With the NBA season over and the lockout blocking any offseason activity, I find myself jonesing for some NBA Action, and watching old drafts on NBA TV just isn't enough. So today, I watched Game 5 of the 1994 Eastern Conference Semifinals between the Chicago Bulls and the New York Knicks. Even though Michael Jordan retired before the season, coach Phil Jackson's squad rallied around star Scottie Pippen and won 55 games during the regular season. Meanwhile in New York, the Knicks had the second best record in the Eastern Conference at 57-25, and were considered the favorites to come out of the East. The Knicks took the first two games of the series in New York, while the Bulls took the next two in Chicago. In game 5, the home team would hold serve, as the Knicks won 87-86 thanks to a controversial foul by Scottie Pippen with 2.1 seconds remaining. After the foul, Hubert Davis hit two free throws to give the Knicks the winning points. A few notes about this game:
- Even before the foul on Davis, the officiating for this game was less than stellar. The Knicks shot 25 free throws to the Bulls 11, and it wasn't like they were attacking the basket, as most of the time they would settle for jump shots. Patrick Ewing took two charges directly underneath the basket, a point which the Bulls argued since most of the time, a call like that would go against the defender. In fact, in today's NBA it would. B.J. Armstrong nearly got knocked out by a moving screen from Ewing, but the refs let them play. To be fair, there were a couple foul calls on Pippen that were questionable at best, so at least the refs were consistently poor. Then there was the play at the end. Was there contact by Pippen on Davis? A little, but it happened well after the shot was in the air and didn't look as if it affected the shot in any way. There was probably 5 or 6 similar plays by defenders on jump shots that didn't get called, but ref Hue Hollins saw enough in his mind to call the foul. Good thing for the Knicks too, as Davis missed an open three there with Pippen getting there late.
- If you like your NBA superstars to come through in the clutch, well, this game wasn't for you. On the one hand we have Ewing, who started out on fire in the first quarter, scoring 12 points and hitting his first four shots from the field. Then he went scoreless during the next two periods, mainly because he and the rest of the Knicks fell in love with the jump shot to mixed results. In the fourth, Ewing started to come around a little, but with 31.4 seconds left and the Knicks down one, Ewing went to the free-throw line and clanked two free throws. Overall, Ewing scored 20 points and pulled down 13 boards, but he also went 2-7 from the free throw line and would have been the goat if Davis hadn't bailed him out. On the other side, there was Pippen. For the first three quarters, Pippen was the best player on the court, leading the Bulls back after the Knicks started the game on a huge run, sinking three 3-pointers and playing great defense. Then the fourth quarter came around and Pippen wasn't on the court for the first five and a half minutes as coach Phil Jackson played a hunch and left his reserves in. The bench played well and kept the Bulls ahead, but when Pippen came back in, he didn't look like the same player and was a non-factor in the final minutes of the game. He made two free throws, committed a couple of fouls, and that was it.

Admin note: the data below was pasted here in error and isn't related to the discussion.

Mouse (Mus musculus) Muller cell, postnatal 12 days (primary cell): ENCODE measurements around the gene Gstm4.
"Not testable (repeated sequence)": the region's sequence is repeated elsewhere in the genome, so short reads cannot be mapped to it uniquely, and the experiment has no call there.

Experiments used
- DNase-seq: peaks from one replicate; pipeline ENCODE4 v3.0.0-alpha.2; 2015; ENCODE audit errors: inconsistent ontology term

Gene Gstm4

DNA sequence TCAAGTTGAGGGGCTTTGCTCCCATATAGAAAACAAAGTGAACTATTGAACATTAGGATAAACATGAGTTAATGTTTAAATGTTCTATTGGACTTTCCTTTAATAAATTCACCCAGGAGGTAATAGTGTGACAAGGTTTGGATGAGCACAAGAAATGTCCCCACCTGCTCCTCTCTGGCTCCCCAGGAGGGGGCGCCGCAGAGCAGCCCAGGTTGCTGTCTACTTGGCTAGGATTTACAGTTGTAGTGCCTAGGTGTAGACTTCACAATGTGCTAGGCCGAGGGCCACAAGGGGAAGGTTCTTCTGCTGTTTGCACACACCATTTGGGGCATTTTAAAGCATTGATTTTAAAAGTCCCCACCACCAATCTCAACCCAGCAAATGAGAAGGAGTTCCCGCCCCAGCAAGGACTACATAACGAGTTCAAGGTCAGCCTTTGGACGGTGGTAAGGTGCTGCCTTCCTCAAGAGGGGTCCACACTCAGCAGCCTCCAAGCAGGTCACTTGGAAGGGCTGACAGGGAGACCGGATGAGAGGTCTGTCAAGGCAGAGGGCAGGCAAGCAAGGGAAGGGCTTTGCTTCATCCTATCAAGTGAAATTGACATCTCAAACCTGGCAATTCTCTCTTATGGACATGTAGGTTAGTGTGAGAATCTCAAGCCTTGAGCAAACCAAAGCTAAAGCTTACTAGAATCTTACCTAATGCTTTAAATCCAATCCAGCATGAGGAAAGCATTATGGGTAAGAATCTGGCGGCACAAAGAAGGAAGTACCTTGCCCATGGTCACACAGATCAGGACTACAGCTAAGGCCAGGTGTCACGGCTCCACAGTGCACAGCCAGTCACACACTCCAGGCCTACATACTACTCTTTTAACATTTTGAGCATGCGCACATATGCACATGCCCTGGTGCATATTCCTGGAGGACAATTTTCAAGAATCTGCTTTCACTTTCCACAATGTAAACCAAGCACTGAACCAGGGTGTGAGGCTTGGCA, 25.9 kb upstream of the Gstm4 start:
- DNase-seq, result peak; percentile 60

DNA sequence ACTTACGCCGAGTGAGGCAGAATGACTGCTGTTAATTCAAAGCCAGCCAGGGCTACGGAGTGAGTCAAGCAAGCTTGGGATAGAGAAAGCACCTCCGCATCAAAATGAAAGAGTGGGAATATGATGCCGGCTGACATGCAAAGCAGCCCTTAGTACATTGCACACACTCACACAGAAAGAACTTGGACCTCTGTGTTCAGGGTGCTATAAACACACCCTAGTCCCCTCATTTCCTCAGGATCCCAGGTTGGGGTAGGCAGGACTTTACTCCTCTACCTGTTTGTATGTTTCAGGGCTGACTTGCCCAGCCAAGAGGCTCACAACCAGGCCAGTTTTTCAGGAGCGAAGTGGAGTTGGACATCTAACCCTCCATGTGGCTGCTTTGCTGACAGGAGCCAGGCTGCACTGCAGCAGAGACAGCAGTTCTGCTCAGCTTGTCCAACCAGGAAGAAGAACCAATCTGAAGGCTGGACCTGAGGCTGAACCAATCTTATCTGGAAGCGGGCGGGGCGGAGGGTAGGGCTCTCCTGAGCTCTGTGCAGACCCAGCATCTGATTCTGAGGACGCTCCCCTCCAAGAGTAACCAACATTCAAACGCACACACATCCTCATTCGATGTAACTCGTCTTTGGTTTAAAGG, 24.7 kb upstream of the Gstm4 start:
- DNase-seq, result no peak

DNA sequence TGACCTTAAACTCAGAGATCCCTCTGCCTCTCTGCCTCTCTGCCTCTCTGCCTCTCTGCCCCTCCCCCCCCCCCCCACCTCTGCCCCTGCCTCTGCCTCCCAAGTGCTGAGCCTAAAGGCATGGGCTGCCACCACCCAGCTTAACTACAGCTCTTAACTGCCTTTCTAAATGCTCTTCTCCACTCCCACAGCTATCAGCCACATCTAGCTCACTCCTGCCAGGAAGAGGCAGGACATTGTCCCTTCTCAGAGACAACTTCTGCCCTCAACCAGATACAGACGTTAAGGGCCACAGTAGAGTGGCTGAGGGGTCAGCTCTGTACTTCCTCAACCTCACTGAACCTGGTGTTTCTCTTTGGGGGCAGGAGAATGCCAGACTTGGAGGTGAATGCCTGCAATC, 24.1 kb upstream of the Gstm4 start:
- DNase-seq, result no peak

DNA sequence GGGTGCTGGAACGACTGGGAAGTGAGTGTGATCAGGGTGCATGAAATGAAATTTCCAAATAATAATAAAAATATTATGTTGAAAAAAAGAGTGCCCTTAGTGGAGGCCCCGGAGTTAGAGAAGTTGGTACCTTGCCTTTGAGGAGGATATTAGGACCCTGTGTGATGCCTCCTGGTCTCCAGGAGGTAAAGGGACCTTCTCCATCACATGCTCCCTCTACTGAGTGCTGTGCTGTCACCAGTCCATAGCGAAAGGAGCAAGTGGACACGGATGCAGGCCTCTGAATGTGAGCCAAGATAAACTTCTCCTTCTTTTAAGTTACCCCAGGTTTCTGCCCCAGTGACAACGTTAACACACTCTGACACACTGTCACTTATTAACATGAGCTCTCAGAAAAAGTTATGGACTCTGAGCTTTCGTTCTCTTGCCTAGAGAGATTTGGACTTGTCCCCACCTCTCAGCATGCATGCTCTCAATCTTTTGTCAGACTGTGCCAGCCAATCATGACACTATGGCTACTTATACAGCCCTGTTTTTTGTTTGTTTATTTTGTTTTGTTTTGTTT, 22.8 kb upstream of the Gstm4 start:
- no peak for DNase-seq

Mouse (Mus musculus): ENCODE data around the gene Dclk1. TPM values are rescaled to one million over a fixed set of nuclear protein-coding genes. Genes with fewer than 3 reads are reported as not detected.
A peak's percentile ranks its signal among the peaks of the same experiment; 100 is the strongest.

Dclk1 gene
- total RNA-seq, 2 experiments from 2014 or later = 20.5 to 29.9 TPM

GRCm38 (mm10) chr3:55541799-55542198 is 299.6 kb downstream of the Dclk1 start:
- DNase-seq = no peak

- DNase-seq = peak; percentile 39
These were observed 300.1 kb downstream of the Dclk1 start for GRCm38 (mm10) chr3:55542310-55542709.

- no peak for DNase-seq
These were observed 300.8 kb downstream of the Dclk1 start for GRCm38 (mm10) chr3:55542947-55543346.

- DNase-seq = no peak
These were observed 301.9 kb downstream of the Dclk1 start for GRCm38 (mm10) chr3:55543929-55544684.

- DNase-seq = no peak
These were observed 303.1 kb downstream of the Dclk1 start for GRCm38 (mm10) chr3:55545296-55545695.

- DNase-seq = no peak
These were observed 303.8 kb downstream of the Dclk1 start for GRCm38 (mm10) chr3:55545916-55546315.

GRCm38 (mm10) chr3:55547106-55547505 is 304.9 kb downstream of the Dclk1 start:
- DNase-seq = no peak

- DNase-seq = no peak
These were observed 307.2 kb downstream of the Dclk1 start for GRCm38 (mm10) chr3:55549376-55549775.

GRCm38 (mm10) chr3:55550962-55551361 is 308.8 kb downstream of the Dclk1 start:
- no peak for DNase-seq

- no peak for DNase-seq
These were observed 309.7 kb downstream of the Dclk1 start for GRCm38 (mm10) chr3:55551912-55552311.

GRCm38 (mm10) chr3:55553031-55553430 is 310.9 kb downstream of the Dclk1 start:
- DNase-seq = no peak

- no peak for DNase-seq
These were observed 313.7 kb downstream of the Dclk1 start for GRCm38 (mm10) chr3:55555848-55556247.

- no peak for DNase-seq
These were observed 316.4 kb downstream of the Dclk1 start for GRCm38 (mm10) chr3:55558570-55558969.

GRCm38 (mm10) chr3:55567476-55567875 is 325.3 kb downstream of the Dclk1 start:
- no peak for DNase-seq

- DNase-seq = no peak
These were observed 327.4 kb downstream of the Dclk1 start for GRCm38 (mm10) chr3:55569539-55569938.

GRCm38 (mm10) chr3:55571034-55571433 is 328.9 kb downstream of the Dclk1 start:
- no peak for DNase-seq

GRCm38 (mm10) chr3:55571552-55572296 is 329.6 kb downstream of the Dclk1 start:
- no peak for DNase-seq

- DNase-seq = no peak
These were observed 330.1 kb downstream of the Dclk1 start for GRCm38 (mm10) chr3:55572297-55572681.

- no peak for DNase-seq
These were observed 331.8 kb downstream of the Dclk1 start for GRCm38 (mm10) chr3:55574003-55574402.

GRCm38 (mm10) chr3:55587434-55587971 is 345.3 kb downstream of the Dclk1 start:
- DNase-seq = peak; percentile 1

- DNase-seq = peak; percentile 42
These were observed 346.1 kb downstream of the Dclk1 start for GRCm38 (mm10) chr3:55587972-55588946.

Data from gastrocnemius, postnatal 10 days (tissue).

- You know, I forgot how good B.J. Armstrong was. The Bulls point guard was on fire in this game, scoring 21 points on 9-12 shooting from the field. Whether he was wide open or heavily guarded, Armstrong was knocking shots down, and many times announcer Hubie Brown was wondering why the Bulls weren't getting the ball to Armstrong more. Honestly, I found myself wondering the same thing, especially with guys like Pete Myers and Bill Cartwright on the court. Speaking of Hubie, I kind of felt bad for his partner Ron Tholin, because Hubie loves to talk on and on and on. I mean, I like Hubie Brown as an announcer, but the guys does like to talk.
- The Knicks were a little shorthanded in the game, as starting point guard Derek Harper was suspended for an altercation earlier in the series and Doc Rivers was injured, leaving Greg Anthony and the little-known Corey Gaines as the only two point guards on the Knicks roster. After a rough game 4, Anthony played well in this game, dishing out eight assists while only turning the ball over once. Also, small forward Charles Smith had his moments, scoring 10 of his 16 points in the second quarter, although he didn't play particularly well in the fourth quarter.
- Earlier in the series, a controversy developed after the Bulls Toni Kukoc took the game ending shot in game 3, while Pippen decided it'd be best for him to sit on the bench after learning the play wasn't called for him. Well, after Davis made the free throw and the Bulls called timeout, the camera was focused on Pippen the entire time, while the announcers ignored the elephant in the room and Hubie talked about what the Bulls should do in the situation. In this case, the play was called for Pippen, so it was a good thing he decided to remain out there this time, but it was all for naught as Anthony Mason blocked the inbound pass.
After this game, the Bulls would come back to Chicago and win game six, but the Knicks prevailed in Game 7, and would eventually go all the way to the NBA Finals, where they lost to the Houston Rockets. Meanwhile, Hubert Davis would become a sports hero in New York, if just for a moment or two, while Hue Hollins would become the least favorite referee in Chicago. Well, thanks for reading, and if you have a comment relating to this post, or an idea for a future post, then feel free to share by leaving a comment or by sending me an e-mail at email@example.com.